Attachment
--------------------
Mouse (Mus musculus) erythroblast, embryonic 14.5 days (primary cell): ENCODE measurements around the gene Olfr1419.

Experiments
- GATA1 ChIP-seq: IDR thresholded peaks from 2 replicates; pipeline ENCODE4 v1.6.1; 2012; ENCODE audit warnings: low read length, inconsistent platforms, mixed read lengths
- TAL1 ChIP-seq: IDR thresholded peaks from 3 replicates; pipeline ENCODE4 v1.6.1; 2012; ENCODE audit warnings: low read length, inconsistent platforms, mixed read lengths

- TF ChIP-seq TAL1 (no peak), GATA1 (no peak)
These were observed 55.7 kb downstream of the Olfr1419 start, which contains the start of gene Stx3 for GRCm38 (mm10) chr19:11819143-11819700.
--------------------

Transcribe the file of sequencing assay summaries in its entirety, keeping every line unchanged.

Mouse (Mus musculus) erythroblast, embryonic 14.5 days (primary cell): ENCODE measurements around the gene Olfr1419.

Experiments
- GATA1 ChIP-seq: IDR thresholded peaks from 2 replicates; pipeline ENCODE4 v1.6.1; 2012; ENCODE audit warnings: low read length, inconsistent platforms, mixed read lengths
- TAL1 ChIP-seq: IDR thresholded peaks from 3 replicates; pipeline ENCODE4 v1.6.1; 2012; ENCODE audit warnings: low read length, inconsistent platforms, mixed read lengths

- TF ChIP-seq TAL1 (no peak), GATA1 (no peak)
These were observed 55.7 kb downstream of the Olfr1419 start, which contains the start of gene Stx3 for GRCm38 (mm10) chr19:11819143-11819700.